A "-wich town" is a settlement in Anglo-Saxon England characterised by extensive artisanal activity and trade – an "emporium" – and supplied from outside the protected community. The name is derived from the Anglo-Saxon suffix -wīc, signifying "a dwelling or fortified place".Such settlements were usually coastal and many have left material traces found during excavation. As well as -wich, -wīc was the origin of the endings -wyck and -wick, as, for example, in Papplewick, Nottinghamshire.

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  • A "-wich town" is a settlement in Anglo-Saxon England characterised by extensive artisanal activity and trade – an "emporium" – and supplied from outside the protected community. The name is derived from the Anglo-Saxon suffix -wīc, signifying "a dwelling or fortified place".Such settlements were usually coastal and many have left material traces found during excavation. Eilert Ekwall wrote: "OE wīc, an early loan-word from Lat vicus, means ‘dwelling, dwelling-place; village, hamlet, town; street in a town; farm, esp. a dairy-farm’. . . . It is impossible to distinguish neatly between the various senses. Probably the most common meaning is ‘dairy-farm’. . . . In names of salt-working towns . . . wīc originally denoted the buildings connected with a salt-pit or even the town that grew up around it. But a special meaning ‘salt-works’, found already in DB, developed." As well as -wich, -wīc was the origin of the endings -wyck and -wick, as, for example, in Papplewick, Nottinghamshire. Four former "-wīc towns" are known in England as the consequence of excavation. Two of these – Jorvik (Jorwic) in present-day York and Lundenwic near London – are waterfront sites, while the other two, Hamwic in Southampton and Gipeswic (Gippeswic) in Ipswich are further inland. (en)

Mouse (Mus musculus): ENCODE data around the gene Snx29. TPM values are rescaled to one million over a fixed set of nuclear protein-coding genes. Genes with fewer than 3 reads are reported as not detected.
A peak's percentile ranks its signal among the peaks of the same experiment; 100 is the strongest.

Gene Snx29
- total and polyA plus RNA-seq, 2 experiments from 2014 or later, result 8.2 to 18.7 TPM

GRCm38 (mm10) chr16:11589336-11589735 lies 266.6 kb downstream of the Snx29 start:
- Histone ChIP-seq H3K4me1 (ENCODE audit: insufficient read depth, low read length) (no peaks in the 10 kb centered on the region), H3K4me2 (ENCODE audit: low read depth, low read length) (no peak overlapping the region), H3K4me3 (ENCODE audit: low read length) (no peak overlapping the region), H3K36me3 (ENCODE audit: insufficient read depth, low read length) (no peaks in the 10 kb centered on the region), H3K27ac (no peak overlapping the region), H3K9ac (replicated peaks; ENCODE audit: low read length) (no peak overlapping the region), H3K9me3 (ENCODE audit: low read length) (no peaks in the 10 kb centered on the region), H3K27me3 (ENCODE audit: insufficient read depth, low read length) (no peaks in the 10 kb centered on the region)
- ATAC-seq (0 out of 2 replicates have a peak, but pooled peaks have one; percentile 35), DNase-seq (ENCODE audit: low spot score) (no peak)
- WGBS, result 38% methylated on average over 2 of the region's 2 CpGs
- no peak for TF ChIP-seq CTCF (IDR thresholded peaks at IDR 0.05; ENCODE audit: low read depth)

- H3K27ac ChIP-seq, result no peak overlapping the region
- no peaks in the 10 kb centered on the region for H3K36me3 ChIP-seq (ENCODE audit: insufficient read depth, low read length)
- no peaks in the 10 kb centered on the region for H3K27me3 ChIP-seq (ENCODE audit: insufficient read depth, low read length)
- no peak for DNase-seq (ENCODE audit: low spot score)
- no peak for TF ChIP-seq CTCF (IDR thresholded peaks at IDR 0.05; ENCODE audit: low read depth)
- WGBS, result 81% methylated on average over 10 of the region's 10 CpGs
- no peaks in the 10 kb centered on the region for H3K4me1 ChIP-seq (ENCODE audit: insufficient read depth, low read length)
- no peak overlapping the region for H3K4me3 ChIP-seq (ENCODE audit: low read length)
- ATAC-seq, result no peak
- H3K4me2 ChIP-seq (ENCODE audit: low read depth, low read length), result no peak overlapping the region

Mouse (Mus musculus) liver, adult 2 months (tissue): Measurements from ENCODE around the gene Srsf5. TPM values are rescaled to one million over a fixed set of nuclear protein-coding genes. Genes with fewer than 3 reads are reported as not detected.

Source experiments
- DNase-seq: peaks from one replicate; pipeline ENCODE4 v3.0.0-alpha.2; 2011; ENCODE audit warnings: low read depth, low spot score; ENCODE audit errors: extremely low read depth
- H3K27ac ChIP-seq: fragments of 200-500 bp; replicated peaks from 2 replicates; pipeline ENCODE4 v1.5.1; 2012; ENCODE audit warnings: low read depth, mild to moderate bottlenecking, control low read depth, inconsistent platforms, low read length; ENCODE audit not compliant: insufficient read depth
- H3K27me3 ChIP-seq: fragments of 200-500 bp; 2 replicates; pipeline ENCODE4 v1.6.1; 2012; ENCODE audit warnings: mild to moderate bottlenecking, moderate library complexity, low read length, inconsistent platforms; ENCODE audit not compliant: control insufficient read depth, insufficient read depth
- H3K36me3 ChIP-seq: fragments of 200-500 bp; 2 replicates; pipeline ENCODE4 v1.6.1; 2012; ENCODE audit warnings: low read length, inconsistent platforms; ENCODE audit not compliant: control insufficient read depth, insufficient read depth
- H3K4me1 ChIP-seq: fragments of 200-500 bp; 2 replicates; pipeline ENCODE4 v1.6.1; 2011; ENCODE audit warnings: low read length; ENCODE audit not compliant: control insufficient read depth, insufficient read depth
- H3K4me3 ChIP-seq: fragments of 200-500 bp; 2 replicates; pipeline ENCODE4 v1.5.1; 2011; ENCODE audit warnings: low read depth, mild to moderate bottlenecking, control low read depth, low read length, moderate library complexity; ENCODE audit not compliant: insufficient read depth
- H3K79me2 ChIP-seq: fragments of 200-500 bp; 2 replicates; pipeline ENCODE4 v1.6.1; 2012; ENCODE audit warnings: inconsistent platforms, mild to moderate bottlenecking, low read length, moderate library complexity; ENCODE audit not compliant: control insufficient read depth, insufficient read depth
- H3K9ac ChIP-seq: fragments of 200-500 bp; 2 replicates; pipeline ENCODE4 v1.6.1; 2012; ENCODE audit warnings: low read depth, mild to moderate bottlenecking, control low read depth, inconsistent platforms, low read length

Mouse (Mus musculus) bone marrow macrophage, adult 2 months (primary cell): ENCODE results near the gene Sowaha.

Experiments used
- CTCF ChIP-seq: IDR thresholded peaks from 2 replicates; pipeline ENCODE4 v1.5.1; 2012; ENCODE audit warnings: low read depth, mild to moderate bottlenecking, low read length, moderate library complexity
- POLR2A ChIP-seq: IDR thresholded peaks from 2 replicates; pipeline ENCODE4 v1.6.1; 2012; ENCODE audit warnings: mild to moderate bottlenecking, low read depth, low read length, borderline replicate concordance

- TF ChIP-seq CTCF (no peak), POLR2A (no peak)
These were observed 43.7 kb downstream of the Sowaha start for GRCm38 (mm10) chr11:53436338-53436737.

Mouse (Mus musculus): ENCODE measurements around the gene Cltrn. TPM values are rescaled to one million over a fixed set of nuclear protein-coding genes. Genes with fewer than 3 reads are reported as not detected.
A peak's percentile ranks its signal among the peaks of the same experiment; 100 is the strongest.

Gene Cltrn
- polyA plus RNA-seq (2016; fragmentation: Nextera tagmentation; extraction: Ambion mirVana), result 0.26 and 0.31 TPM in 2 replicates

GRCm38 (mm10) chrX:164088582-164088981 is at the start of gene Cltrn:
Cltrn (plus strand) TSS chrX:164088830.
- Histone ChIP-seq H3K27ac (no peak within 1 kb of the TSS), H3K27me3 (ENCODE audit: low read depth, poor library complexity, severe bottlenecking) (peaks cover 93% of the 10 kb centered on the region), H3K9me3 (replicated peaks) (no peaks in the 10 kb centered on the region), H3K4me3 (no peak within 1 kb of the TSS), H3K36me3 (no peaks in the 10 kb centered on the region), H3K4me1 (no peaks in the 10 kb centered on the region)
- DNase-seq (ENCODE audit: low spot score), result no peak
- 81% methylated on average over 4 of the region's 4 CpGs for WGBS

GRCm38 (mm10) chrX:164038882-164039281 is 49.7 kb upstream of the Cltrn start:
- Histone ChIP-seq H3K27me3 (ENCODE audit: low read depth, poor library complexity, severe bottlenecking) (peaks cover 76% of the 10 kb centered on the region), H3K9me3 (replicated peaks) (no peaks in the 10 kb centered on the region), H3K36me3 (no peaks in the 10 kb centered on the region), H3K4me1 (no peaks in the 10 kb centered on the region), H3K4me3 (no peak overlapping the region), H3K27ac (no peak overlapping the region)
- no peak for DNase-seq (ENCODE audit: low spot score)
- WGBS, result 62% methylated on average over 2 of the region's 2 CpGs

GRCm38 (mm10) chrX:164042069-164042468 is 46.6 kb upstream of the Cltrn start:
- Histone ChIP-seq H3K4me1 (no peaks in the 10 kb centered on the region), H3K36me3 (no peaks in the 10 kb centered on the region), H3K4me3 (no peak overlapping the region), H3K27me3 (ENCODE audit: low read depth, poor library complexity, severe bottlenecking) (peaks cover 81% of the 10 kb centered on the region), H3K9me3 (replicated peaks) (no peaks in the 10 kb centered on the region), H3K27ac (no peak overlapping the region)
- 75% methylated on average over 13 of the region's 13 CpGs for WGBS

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  • 3933329 (xsd:integer)
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http://purl.org/linguistics/gold/hypernym
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  • A "-wich town" is a settlement in Anglo-Saxon England characterised by extensive artisanal activity and trade – an "emporium" – and supplied from outside the protected community. The name is derived from the Anglo-Saxon suffix -wīc, signifying "a dwelling or fortified place".Such settlements were usually coastal and many have left material traces found during excavation. As well as -wich, -wīc was the origin of the endings -wyck and -wick, as, for example, in Papplewick, Nottinghamshire. (en)
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  • -wich town (en)
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